You've heard people say it casually as they describe their future career plans, "I'm going into IT (Information Technology)." The strategy sounds perfect: take advantage of the continual expansion of technology by putting yourself at the center of it.
However, "going into IT" is a broad statement. It's like saying, "I'm going into science" or "I'm going into business." To truly chart a career path, you have to make more specific choices.
As a field of study, Information Technology describes a broad range of computer- and tech-related disciplines. Individual positions have vastly different requirements (and, as a result, offer vastly different compensation packages and career prospects).
Meanwhile, the various branches of IT require distinct underlying talents and interests. In other words, you might love one type of IT position and find another completely boring. It's just a matter of finding the right fit for you.
4 IT Jobs to Consider as You Plan for Your Career
With all that in mind, here are some general categories of Information Technology concentration, along with a sample position within that discipline. You can use it to target the IT career path that best suits your talents and interests.
Not everyone is great with technology. Meanwhile, technology keeps taking over more and more aspects of life. That's bad news for people who struggle with new innovations, but good news for people paid to help them figure it all out.
Here's where the support personnel come into play. This category of IT professional keep technologies working, and provide help to others trying to use them.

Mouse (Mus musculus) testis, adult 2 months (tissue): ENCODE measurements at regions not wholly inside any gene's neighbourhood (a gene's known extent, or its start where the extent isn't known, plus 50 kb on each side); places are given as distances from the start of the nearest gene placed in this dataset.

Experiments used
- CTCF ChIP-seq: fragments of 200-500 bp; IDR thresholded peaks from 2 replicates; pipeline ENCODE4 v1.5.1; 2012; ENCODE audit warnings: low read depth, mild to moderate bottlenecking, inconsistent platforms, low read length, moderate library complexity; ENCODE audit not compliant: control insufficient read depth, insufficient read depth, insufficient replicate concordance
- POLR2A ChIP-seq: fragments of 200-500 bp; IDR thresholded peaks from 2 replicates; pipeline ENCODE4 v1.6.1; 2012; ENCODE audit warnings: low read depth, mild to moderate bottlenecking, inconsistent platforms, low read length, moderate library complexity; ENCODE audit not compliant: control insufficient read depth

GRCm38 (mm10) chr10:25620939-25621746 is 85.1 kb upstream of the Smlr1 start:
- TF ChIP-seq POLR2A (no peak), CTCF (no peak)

Computer Technical Support Specialist - Keep everyone's computers running for your employer. The position requires a bachelor's degree in a related field (computer science, or IT). This is one of the more entry-level IT jobs, so it comes with a relatively lighter salary.
This category of IT jobs lets you flex your creative skills. In this field, you would help design and develop various types of technology, from software to hardware.
Mobile Application Developer - Of course, there are lots of options for design. You could design websites, or games, or hardware architecture. This particular position focuses on mobile apps. You'll likely need a bachelor's degree for this position, and it includes a slightly more robust median salary than an entry-level position.
The main watchword for much of the recent development of technology has been "interconnectivity." Everything needs to talk to each other, from computers to smartphones to all our IoT household gadgets. All those connections need to be maintained, which makes networking a key job in the modern economy.
Network Administrator - Design and maintain the communication systems that link computers (and other devices) within an organization. You'll need at least a bachelor's degree (and sometimes a master's degree for some positions). This area of IT concentration comes with a higher pay scale than the previous two mentioned.
The proliferation of technology has provided dramatic boosts in flexibility and productivity, both for businesses and in our personal lives. However, this dynamic comes with a catch. With all the information now digitized and uploaded to the cloud, everything has become fair game for hackers. All this makes security a growing field for IT professionals.
Information Security Analyst - Help create computer security plans for organizations. You'll need at least a bachelor's degree in the appropriate field (computer science, network security, etc.), as well as the associated professional certifications. The position also one of the highest paying IT positions of the four mentioned.
Contact Qualified Staffing today to learn more.
Once you select the IT career path that's perfect for your talents, you still need to find the right position. A strong staffing agency, like Qualified Staffing, can help you accomplish this. They can steer you to the ideal situation for your long-term career development.